Sun, 06/02/2019 - 19:45

As many clients have been asking me individually about my weight loss, we thought it would be best to write this post so everyone has a chance to read about the program I followed. If you have any follow-up questions though, do not hesitate to ask. We also have a nutritionist working with us now, so you can ask more detailed questions about the type of program that’s right for you! 

In the table below, you can see that I lost a total of 29 pounds over a 3-month time period. What’s also important though, is that I still managed to maintain muscle mass while cutting overall calorie intake. If you neglect to keep your protein intake high while cutting down in your overall calorie intake, this leads to a loss of muscle, a decrease in strength, and a decrease in metabolic rate.  

The Results

MeasurementJanuary 6 2019April 7 2019Total LostBody Weight224.4 Pounds195.2 Pounds29.2 PoundsShoulders51.50”50.75”0.75”Chest 45.00”42.25”2.75”Waist38.00”31.75”6.25”Hips43.00”39.5”3.5”Thigh26.00”24.25”1.75”

Looking at these numbers tells me that I achieved my goal of maintaining muscle as the largest inch losses were waist and hips, two of the most common fat storage regions. While I did lose some width on the chest measure, I suspect that it was mostly fat from the back, another common fat storage area. As seen too, the shoulder measure decreased very little as it is not a common fat storage area, again suggesting that I maintained a fair amount of lean body mass while still losing fat.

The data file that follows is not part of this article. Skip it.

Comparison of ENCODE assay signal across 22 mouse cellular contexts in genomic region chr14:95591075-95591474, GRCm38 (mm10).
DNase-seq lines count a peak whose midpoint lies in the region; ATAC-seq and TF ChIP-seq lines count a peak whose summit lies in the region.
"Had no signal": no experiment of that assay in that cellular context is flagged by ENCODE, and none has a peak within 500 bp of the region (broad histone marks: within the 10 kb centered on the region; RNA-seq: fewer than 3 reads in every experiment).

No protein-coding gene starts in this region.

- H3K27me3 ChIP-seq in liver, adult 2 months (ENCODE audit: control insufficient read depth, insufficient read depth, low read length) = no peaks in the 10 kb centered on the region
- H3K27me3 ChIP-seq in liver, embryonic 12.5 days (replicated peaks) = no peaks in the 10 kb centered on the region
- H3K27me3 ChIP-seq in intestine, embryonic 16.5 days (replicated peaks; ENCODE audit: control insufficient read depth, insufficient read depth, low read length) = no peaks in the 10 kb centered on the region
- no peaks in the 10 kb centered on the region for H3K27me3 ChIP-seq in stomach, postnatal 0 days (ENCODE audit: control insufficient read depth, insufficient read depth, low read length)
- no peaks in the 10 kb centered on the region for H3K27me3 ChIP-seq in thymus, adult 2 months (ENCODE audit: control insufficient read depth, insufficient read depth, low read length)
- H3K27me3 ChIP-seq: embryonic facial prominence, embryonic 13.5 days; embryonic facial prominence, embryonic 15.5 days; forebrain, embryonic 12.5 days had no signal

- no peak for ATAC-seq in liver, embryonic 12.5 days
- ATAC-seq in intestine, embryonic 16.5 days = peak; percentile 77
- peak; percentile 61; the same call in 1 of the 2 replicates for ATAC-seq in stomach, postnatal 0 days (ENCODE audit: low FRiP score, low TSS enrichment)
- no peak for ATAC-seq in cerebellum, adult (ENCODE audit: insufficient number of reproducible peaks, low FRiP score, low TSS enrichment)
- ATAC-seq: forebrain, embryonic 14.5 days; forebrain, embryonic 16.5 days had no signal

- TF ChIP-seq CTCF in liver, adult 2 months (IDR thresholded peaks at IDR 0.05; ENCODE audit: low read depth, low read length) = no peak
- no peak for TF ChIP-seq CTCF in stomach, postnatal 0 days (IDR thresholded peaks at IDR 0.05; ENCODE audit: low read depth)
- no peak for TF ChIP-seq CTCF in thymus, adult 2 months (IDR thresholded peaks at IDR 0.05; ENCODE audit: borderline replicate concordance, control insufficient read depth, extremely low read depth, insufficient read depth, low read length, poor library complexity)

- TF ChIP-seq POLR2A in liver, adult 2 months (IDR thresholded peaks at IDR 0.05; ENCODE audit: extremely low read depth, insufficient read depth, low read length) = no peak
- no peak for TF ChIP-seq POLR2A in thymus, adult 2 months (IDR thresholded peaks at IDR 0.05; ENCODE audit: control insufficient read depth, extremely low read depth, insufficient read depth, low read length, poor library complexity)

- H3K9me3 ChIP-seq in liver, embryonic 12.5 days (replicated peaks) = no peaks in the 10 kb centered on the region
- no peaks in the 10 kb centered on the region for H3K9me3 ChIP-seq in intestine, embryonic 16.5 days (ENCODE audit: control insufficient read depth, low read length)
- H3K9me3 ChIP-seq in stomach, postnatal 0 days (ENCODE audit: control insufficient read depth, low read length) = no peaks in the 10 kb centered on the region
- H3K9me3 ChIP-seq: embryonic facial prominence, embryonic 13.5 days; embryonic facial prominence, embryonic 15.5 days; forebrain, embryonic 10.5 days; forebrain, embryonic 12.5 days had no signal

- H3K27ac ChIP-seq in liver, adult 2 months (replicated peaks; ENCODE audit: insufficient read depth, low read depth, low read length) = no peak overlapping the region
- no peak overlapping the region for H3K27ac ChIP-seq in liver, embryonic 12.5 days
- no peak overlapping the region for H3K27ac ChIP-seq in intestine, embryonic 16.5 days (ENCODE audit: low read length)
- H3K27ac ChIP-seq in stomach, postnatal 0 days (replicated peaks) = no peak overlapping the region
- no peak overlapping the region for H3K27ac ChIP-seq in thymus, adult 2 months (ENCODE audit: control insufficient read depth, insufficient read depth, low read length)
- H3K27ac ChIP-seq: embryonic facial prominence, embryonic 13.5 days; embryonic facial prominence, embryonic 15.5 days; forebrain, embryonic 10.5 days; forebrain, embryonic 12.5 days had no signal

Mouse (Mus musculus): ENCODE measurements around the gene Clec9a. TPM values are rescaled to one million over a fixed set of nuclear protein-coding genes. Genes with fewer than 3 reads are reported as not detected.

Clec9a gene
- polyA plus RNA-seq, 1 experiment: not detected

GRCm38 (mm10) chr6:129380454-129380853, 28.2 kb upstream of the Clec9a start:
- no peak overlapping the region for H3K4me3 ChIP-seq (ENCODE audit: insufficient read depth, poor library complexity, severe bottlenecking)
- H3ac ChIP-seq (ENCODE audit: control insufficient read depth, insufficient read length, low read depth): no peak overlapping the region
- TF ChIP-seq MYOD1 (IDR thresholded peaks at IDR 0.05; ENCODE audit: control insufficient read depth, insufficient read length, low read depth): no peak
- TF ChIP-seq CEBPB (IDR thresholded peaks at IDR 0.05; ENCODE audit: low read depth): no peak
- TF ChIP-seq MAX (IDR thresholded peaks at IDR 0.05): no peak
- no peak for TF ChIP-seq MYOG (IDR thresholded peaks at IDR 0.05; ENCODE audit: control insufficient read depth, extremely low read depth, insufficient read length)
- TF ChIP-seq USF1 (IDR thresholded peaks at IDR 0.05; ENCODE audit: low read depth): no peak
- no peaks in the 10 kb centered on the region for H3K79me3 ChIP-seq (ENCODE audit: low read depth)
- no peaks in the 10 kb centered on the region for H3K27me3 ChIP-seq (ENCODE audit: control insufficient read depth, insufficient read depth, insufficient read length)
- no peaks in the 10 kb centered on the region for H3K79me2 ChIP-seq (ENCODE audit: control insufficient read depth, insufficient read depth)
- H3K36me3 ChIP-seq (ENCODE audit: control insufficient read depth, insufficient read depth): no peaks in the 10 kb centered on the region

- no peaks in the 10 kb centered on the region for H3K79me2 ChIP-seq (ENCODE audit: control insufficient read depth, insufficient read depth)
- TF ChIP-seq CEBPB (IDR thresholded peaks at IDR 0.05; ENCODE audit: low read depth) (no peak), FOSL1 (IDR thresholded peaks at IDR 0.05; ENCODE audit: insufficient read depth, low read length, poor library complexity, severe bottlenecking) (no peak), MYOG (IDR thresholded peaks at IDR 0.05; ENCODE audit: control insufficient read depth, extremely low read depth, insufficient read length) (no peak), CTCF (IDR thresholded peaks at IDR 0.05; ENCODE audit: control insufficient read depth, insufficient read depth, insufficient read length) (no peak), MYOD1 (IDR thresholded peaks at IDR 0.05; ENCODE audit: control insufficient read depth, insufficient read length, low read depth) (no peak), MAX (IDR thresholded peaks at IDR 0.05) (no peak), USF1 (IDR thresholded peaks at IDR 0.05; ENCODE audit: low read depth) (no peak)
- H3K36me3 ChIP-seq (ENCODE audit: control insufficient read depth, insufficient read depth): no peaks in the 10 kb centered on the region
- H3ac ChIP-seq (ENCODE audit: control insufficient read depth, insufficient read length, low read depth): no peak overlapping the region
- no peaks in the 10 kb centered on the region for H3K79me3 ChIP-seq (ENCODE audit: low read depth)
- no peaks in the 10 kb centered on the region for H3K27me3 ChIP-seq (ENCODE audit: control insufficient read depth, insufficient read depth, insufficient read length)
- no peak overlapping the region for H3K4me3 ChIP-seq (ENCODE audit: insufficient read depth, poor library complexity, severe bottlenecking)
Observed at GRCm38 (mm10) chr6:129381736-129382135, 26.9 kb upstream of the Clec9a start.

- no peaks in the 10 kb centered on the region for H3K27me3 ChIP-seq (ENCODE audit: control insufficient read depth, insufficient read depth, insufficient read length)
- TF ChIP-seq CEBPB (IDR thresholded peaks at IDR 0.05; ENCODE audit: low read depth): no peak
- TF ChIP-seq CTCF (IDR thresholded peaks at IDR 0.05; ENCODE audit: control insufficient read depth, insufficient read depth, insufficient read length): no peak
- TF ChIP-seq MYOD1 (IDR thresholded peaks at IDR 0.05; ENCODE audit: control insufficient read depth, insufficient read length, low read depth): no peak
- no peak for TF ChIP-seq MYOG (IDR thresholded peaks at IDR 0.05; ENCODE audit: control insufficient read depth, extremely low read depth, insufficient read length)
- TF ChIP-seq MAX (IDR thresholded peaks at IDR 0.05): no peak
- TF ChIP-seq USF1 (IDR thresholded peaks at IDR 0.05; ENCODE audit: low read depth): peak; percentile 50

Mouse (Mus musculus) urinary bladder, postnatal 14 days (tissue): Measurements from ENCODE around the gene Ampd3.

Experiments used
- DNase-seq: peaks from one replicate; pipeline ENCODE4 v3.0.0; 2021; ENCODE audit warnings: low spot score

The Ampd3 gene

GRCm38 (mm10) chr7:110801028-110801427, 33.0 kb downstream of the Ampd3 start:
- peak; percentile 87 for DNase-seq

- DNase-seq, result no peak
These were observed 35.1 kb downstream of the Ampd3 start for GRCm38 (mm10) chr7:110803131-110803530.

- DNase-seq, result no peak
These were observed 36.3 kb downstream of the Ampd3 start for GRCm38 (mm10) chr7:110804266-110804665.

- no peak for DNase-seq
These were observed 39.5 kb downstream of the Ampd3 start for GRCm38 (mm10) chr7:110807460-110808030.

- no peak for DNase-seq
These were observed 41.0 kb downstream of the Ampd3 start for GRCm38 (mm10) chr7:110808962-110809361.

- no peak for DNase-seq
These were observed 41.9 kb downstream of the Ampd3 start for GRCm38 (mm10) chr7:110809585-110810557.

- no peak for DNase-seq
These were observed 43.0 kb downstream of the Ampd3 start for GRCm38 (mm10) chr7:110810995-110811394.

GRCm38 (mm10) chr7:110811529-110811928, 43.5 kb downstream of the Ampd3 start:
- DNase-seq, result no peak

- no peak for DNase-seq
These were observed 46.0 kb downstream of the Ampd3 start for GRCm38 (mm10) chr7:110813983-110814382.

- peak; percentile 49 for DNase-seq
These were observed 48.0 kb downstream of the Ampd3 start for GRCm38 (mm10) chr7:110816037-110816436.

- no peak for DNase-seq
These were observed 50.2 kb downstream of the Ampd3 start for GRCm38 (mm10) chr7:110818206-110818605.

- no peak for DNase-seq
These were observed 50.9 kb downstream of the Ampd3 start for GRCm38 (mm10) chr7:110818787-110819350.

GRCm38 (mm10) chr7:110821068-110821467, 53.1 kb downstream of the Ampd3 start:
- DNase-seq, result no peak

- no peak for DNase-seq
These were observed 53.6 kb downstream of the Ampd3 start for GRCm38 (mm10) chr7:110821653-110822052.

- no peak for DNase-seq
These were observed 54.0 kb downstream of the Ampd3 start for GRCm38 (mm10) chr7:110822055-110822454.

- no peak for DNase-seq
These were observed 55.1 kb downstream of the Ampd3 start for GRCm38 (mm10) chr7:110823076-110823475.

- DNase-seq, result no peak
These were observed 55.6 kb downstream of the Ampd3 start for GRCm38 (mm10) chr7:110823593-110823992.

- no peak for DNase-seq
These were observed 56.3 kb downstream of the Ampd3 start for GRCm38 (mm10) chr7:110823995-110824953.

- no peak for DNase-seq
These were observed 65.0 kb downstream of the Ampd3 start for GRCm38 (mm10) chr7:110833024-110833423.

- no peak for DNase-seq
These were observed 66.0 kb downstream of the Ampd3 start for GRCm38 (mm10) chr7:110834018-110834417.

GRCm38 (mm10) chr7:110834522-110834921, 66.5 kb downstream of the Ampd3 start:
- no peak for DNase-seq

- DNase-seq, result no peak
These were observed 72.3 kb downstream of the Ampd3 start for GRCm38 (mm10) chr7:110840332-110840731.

The Diet

So, what exactly was the diet that I followed? It is called the 5:2 diet. This diet is a form of intermittent fasting. In simple terms, you eat normally for 5 days of the week and on 2 non-consecutive days, you “fast”. The reason I put fast in quotation marks is because it is not a true fast, you actually eat 2 small meals 12 hours apart. For me, the two meals were 400 calories each, the original diet suggests 400 for males and 300 each for females.

My Typical Fasted Day

6:00 am: Breakfast-400 Calories

6:00 pm: Supper-400 Calories

So what’s in these 2 small meals? It’s totally up to you! However, you should fill them with nutritious, satiating (filling) foods that are high in protein. For me, breakfast was often the following:

2 Protein Muffins (My own recipe): 120 calories each 

250 Grams of Icelandic Yogurt:  160 Calories

75 Grams of Mixed Berries: 30 Calories

For supper, I often ate just meat and veggies, something like this: 

200 grams of lean ground beef (cooked measurement): 350 Calories